Balthus show urged to add warning about nude images
The Local · 18 Feb 2016, 12:46
Published: 18 Feb 2016 12:46 GMT+01:00
The exhibition is due to open in Vienna next week and Balthus is so controversial that an exhibition featuring his work was banned earlier in Germany over allegations he was a paedophile.
Critics of the exhibition in the Austrian capital are not calling for cancellation, but are demanding that Bank Austria Kunstforum Wien which is organising it offer a warning and an explanation to visitors.
The Museum Folkwang in Essen in Germany was also supposed to show an exhibition by Balthus (1908-1991) but cancelled it before it had opened because of protests.
They were planning to include Polaroid images he had taken when he was over 80 of a girl named Anna Wahli who he started photographing when she was eight, and in the final images he captured she was 16.
He always carefully arranged her poses, and she was often half naked. He caused controversy in the 1930s for art works which were branded paedophilia by critics, when he began painting young girls in what can be viewed as erotic poses. Often they are lying on chairs or sofas with their legs spread apart, skirts pulled up over their legs.
One critic recently called Balthus "one of the creepiest figures in modern art" after an exhibition in New York.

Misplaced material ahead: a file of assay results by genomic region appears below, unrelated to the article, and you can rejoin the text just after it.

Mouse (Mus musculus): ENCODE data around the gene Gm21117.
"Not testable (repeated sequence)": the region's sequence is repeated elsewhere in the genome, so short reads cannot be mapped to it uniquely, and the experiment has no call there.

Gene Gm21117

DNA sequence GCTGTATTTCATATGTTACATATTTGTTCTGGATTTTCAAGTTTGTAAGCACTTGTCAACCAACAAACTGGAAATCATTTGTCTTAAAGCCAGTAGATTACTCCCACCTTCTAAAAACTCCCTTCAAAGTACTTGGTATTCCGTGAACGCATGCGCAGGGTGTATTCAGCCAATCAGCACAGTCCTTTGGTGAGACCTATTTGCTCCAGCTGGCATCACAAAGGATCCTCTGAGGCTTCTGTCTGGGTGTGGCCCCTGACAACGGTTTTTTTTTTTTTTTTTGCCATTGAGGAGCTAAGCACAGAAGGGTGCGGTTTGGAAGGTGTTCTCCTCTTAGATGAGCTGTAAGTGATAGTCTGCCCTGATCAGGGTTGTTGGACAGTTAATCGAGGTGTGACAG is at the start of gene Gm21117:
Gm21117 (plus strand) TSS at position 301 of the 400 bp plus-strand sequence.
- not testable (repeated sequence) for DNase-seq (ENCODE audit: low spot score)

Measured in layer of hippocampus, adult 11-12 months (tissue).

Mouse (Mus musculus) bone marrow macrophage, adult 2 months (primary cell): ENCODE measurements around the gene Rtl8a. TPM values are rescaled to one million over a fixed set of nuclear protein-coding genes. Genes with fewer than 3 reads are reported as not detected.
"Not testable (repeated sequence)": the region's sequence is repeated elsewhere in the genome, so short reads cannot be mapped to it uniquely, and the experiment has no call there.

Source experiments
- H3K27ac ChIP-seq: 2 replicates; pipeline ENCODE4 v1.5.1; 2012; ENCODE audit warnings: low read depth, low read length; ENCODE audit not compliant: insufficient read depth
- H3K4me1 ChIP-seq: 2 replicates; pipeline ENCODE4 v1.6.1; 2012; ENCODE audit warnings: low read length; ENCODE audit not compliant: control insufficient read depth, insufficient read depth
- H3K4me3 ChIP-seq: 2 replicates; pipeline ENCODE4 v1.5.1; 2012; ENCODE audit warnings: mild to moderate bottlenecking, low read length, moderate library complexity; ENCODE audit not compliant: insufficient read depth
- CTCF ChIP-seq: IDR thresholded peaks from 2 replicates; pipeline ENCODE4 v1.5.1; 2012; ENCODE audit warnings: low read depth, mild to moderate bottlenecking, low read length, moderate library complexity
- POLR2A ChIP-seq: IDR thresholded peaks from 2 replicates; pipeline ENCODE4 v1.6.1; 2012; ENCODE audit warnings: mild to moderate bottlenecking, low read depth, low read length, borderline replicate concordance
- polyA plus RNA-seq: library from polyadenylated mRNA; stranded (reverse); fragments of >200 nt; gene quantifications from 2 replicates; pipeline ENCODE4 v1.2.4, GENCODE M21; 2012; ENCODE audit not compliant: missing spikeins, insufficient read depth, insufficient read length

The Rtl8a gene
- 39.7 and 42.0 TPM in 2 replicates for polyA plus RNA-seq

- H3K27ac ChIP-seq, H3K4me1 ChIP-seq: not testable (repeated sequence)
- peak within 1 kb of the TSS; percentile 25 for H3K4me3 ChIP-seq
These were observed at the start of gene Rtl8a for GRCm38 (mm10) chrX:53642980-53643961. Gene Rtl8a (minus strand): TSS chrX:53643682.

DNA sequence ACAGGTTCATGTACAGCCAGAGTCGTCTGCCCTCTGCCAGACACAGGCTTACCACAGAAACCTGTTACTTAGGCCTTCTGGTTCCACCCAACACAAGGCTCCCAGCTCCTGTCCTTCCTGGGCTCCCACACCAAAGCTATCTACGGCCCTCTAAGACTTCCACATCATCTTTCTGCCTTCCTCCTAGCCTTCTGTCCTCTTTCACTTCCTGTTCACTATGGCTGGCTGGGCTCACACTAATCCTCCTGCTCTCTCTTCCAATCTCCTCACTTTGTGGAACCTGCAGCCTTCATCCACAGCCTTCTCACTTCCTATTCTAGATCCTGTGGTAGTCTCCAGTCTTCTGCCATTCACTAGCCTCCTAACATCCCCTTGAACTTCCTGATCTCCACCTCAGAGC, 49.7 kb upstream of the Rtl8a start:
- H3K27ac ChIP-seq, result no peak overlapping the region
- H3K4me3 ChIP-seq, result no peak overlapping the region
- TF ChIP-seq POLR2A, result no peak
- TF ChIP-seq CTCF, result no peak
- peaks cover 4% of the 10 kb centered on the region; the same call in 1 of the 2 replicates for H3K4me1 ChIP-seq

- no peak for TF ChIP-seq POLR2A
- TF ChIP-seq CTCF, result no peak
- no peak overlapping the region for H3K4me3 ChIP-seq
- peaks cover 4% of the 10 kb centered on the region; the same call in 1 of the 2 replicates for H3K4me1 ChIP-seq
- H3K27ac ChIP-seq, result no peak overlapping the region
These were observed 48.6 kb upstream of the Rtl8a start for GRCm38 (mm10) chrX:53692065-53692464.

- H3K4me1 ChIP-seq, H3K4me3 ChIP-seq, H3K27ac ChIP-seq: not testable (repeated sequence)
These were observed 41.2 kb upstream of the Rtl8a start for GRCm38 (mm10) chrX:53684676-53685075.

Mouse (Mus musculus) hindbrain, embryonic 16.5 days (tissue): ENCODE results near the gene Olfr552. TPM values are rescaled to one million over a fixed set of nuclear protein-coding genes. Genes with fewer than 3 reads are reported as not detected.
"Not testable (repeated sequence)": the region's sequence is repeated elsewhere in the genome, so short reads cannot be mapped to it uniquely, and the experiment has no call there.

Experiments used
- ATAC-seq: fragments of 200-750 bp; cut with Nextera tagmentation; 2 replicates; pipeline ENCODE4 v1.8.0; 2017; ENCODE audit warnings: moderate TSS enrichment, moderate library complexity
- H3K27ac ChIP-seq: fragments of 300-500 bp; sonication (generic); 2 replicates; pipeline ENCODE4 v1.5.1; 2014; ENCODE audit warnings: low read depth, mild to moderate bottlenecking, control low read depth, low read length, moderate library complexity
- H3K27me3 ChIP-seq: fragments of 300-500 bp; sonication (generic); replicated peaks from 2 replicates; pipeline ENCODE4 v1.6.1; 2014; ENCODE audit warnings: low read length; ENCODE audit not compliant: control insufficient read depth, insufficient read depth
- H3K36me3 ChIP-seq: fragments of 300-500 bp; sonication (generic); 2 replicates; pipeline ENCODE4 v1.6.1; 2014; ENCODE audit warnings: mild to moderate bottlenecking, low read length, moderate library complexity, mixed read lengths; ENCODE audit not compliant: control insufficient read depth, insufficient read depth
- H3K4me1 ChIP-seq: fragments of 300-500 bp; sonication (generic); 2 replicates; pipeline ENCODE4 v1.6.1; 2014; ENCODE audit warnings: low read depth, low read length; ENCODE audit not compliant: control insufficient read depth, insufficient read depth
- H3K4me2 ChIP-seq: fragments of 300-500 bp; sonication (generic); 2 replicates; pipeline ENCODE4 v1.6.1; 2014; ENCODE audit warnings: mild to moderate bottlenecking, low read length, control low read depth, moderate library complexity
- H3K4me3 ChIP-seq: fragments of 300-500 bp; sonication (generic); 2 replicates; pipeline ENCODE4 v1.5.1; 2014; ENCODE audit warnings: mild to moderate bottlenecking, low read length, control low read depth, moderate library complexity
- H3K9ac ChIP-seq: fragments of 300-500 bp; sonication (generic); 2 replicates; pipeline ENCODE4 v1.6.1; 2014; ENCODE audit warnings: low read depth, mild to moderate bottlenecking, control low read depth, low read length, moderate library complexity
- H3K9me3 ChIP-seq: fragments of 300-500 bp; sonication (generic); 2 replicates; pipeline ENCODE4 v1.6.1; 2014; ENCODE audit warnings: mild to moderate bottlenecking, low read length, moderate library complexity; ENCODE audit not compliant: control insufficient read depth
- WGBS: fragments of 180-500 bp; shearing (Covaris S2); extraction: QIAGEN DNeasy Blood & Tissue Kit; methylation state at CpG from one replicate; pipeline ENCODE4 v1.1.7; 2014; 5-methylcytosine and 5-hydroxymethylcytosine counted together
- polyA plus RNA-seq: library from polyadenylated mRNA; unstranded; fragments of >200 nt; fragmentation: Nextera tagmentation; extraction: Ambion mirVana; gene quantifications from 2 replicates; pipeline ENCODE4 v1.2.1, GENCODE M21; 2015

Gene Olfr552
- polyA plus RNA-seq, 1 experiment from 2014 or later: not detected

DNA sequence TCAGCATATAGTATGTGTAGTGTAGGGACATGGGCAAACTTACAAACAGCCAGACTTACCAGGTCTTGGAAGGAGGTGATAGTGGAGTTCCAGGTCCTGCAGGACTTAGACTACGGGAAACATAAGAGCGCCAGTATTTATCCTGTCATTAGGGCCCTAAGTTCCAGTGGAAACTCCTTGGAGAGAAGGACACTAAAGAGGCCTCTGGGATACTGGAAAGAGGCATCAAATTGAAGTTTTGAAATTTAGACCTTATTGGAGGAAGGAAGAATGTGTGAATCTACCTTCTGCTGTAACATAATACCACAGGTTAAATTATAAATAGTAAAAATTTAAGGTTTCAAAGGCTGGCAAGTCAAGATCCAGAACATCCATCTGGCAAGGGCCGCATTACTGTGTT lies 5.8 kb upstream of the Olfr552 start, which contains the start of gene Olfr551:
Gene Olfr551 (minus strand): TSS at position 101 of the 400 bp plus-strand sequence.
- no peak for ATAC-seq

He was a close friend of Picasso and Matisse, and later developed friendships with David Bowie and Bono, although he never aspired to the modern as his acquaintances did and continued to follow the same style throughout his career.
After Germany's childcare agency started looking into the artist, the Museum Folkwang decided to cancel the exhibition, and now critics in Vienna want to see the exhibition treated with more care.
Freedom party politician Hans-Jörg Jenewein said the exhibition in Vienna needed to clarify the artworks with explanatory texts.
"Throughout his work there is an inherent and unpleasant paedophile undertone. This is particularly evident in his photographs of an eight-year-old girl. Especially in a time where our society is so sensitive to protecting children, such an exhibition should clearly include an explanatory text," he said.
In their advertising for the exhibition at Kunstforumwien.at the organisers make no reference to the more controversial artworks.
Story courtesy of Central European News.